If you and your spouse have made the decision to divorce, but haven’t yet taken any legal steps yet to end your union, there’s one big reason why getting your divorce wrapped up this year is crucial. Read more
It’s official: Congress has passed the most sweeping tax overhaul in decades. The expansive tax code changes will impact taxpayers of all walks of life, including a very big tax implication for divorcing spouses who pay or receive alimony.
What will change? Read more
Has something significant recently changed your financial circumstances, such as a drastic and involuntary reduction in your income? Or, have you recently learned that your ex-spouse has gotten a substantial raise or a much higher-paying job? These types of situations can lead a person paying alimony, now more commonly known as spousal support, to wonder if they’re now paying too much. And, if you do believe that you should have your spousal support reduced, how do you go about getting that reduction approved by a judge? Read more
Alimony is financial support that is given by one spouse to another in a divorce. How much spousal support is paid and for how long depends on several factors including length of the marriage and the income of both spouses. If you find yourself in the midst of a divorce and know that you will need some financial assistance from your soon to be ex, here are some tips to help you successfully negotiate the support that you deserve. Read more
Are you preparing for divorce in 2017? No matter where you find yourself in the process, be it contemplating filing for divorce, or facing a full-blown divorce trial, it is critical to ask yourself, what is most important to you in this process? Hopefully, the issues that you and your spouse have are few and that, most importantly, you two are ready, willing and able to negotiate in order to come to the most reasonable decision possible.
Crafting your own agreement and coming up with your own parameters to settle your divorce matter leads to greater freedom for your entire family now and into the future. But, how do you know what is really most important to you? What can you not live without? What is negotiable? Take some time to sit down and consider what is truly worth fighting for in your divorce. Read more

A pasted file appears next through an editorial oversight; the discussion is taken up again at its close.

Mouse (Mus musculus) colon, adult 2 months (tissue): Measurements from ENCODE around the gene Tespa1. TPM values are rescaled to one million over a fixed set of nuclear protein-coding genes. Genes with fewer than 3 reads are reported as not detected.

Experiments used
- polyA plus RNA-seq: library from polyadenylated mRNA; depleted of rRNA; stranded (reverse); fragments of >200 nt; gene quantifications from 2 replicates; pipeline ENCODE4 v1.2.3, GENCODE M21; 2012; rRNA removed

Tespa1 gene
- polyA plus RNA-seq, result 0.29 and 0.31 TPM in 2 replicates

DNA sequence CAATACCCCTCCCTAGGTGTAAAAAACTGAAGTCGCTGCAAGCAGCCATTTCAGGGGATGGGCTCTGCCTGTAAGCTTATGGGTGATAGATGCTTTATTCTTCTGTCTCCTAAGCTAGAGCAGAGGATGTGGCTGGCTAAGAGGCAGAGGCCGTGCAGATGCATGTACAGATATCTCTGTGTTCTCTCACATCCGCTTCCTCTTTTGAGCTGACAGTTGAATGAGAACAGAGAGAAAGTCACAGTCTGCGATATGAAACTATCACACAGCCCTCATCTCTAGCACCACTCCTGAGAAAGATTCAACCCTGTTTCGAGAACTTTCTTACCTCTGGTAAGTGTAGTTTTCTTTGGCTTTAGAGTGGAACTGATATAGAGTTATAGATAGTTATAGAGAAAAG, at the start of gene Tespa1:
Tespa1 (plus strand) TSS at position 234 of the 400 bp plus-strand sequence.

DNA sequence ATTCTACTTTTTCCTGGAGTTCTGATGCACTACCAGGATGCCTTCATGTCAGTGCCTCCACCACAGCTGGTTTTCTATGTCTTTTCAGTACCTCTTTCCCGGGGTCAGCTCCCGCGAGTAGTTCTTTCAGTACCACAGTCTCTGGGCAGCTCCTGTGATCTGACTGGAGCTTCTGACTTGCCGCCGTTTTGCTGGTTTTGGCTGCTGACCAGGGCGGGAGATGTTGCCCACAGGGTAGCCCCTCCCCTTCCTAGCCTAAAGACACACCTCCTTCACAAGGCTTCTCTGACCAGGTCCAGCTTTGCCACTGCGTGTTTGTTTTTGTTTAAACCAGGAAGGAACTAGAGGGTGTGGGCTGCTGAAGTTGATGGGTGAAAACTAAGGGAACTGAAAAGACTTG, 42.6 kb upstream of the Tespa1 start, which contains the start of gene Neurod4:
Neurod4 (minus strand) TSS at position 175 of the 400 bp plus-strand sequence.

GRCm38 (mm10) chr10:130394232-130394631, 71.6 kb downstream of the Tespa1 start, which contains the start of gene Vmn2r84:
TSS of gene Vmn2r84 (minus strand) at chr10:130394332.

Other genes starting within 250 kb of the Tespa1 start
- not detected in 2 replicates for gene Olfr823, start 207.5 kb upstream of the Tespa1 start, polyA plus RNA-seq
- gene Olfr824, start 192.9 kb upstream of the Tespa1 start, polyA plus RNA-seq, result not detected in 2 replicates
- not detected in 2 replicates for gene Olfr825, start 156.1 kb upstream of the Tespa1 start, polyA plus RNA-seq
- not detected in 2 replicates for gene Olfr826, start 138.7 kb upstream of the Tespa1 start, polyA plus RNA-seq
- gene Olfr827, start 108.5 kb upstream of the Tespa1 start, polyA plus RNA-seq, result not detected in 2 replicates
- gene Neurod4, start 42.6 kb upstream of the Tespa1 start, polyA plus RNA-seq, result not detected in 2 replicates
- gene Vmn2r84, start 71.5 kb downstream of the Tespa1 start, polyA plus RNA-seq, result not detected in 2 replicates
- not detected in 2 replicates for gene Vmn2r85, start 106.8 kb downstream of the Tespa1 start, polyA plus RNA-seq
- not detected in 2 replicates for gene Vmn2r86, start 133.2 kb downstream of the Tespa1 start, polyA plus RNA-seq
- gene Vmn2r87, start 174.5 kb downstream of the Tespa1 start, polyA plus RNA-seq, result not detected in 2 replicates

Your former spouse was ordered to pay you alimony at a rate of $400 per week for eight years. You and your ex, with the help of your attorneys, arrived at and agreed upon this figure based on your salaries at the time you divorced. It’s now five years into your agreement and your ex just lost the job used to calculate this amount. He’s landed another position in the same industry, but the salary is lower. Because your former spouse is now earning less, he files a motion with the court asking that your alimony payments be reduced.
Is this fair? Read more
Making headlines this week has been the celebrity divorce of Amber Heard and Johnny Depp. Heard filed for divorce from Depp last Monday, citing irreconcilable differences and seeking temporary spousal support, which she was denied. On Friday, the divorce took an explosive turn when it emerged that Heard had been granted a temporary restraining order against Depp. In court papers, she claimed Depp had been violent towards her on several occasions during their 15-month marriage, including an incident the weekend before she filed for divorce in which Depp allegedly struck her in the face with a cell phone. Charges in the matter have not been filed. Read more
When does dating rise to the level of the legal ground for terminating or suspending alimony known as “cohabitation“? And what kind of evidence can prove that a spouse has entered into this deeper kind of relationship? A new court case takes a look. Read more
Since New Jersey enacted the Alimony Reform Act in 2014, an ex-spouse no longer has to be living full-time in the same home with another person to be considered by the court to be “cohabiting” with that person. Prior to the Act, many divorced people would act as though they were married to their new partner, but would stop short of actually moving in with that person full time, in an attempt to keep their alimony. Now, a divorced spouse does not need to be living with a new boyfriend or girlfriend on permanent, full-time basis to have their alimony stopped. Read more
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